We’re off for a fun little road trip today. The drive from Utah to Kentucky takes the familiar route along I-80 through most of Nebraska, but then swings us further south, toward I-70 for the second half of the trip. We’re going to forecast for the whole dang thing, one way or another. It’s a 3 day trek, covering 1650 miles. This means that the daily goal will be 550 miles, right on the nose. I think we can do it.
DAY ONE (Friday)
The beginning of July is one of the best times of year to drive through the mountains. You won’t have to worry about snow, for one thing, but also, wherever trees grow, they will be at their greenest of the year, before the daily sunshine scorches any available sun. There are some smoky forest fires in Colorado, which may provide a haze to the drive, however high pressure over the Plains is receding from the Rockies, and the air will begin moving and the haze might dissipate. The additional bonus of ridge pulling away will limit the convergence at the surface, and thunderstorms will likely be non existent from Ogden to Lodgepole, in the Nebraska Panhandle.
DAY TWO (Saturday)
While high pressure is moving away from the Rockies, it isn’t moving much further than that, remaining in the Plains and Mississippi Valley. This means the rest of the drive through Nebraska, and we’ll be able to sneak south towards Kansas City in comfortable weather for this time of year. We’ll make it to Odessa, Missouri, east of KC, for our daily stop.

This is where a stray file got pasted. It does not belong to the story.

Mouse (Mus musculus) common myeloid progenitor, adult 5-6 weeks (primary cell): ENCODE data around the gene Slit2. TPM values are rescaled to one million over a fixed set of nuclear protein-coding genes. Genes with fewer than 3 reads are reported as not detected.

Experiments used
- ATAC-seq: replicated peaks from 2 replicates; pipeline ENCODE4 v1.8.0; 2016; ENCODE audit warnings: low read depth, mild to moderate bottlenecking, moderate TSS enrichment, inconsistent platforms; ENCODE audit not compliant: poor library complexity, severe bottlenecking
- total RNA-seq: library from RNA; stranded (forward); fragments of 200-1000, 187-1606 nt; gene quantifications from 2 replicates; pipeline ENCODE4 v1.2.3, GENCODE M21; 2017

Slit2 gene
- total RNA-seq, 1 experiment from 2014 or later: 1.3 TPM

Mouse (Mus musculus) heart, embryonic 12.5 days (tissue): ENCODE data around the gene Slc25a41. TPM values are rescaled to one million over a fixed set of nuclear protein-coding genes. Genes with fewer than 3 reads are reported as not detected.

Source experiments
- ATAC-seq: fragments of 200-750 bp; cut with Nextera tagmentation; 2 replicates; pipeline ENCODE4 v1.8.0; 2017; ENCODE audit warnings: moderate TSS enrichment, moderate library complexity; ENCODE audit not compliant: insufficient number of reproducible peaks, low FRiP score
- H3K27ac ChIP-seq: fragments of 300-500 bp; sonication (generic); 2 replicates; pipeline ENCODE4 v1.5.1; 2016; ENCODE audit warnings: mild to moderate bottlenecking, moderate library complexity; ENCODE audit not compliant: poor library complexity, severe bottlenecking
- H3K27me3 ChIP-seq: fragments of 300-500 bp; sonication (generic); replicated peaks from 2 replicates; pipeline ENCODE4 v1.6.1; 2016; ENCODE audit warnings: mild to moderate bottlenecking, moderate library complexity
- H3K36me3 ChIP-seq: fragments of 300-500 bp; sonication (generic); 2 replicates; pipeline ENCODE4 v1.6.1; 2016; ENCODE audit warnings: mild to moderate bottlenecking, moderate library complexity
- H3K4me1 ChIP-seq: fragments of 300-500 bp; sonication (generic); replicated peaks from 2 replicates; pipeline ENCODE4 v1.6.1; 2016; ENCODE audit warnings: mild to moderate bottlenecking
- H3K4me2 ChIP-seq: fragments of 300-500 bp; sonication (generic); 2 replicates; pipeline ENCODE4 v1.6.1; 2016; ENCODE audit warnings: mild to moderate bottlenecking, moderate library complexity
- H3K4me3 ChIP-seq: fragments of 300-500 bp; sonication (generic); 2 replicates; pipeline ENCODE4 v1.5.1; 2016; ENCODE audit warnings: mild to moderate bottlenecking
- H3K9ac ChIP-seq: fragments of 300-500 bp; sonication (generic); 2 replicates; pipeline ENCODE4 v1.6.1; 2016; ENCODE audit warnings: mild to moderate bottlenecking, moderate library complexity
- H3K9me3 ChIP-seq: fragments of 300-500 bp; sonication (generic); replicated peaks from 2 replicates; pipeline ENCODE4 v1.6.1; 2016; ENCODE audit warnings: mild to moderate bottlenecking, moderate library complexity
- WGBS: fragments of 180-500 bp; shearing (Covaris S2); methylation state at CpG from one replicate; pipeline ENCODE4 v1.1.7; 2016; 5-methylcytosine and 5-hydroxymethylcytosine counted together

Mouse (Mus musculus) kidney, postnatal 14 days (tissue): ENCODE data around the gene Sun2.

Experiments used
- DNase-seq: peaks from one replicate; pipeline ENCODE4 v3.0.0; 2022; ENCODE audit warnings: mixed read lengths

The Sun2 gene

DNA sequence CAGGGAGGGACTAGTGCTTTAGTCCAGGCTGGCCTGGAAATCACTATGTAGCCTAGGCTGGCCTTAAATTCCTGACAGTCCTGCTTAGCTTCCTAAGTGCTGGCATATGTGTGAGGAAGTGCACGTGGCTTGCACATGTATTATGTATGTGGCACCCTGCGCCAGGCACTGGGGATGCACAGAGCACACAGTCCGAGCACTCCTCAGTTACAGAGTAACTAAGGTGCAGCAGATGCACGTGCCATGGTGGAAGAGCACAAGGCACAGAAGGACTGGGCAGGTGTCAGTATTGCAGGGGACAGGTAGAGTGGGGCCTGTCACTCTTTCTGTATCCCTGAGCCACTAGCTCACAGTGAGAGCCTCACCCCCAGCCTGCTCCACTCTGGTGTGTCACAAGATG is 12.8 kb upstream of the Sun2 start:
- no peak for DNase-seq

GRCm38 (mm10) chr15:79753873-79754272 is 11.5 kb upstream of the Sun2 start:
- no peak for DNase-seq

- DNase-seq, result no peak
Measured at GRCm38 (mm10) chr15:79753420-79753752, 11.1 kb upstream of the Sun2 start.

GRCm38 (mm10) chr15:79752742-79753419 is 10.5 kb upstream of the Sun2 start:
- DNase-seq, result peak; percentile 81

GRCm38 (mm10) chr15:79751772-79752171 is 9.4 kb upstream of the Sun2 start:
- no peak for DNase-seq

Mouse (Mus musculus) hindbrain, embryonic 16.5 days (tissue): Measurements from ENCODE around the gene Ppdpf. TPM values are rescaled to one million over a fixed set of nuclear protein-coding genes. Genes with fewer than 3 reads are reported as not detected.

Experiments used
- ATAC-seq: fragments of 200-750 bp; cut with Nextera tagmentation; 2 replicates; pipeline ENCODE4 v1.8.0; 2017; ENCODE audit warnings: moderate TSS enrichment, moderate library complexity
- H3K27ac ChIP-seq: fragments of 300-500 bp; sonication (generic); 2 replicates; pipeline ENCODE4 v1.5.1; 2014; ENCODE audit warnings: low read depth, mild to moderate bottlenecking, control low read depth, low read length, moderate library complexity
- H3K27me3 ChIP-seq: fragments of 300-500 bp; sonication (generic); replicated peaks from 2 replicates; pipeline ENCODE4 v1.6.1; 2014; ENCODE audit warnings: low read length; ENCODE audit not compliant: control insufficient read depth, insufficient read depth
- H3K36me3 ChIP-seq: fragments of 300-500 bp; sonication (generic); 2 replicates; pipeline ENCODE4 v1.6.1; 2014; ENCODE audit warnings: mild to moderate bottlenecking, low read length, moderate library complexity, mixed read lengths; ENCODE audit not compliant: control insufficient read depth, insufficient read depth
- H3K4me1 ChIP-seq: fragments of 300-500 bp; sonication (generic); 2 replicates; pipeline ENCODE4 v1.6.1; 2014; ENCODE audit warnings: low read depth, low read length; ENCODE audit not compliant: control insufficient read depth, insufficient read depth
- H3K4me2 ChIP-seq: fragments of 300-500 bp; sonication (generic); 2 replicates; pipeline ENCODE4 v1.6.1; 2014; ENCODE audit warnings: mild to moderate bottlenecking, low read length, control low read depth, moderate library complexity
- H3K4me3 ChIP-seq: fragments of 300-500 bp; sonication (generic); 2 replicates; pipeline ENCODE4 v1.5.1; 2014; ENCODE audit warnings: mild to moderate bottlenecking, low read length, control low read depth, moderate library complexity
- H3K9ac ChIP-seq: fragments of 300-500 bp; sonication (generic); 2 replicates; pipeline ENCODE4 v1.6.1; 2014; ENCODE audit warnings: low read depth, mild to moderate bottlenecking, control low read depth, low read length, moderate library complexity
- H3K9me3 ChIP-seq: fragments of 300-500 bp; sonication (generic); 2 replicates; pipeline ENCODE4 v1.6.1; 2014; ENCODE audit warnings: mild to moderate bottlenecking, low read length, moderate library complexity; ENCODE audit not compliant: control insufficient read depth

DAY THREE (Sunday)
As the high pressure begins to break down later in the weekend, Gulf moisture will begin to filter north through Mississippi towards the tail end of our route. We’ll make it to St. Louis with no problems, and there won’t REALLY be a problem for the rest of the route, just a few isolated spits of rain through southern Illinois and into western Kentucky. If any really heavy rain falls, it would likely be right as we cross the Mississippi River, but we will probably slip past there before that is a real threat. Lexington will be returning to hot, sticky conditions as we arrive in town.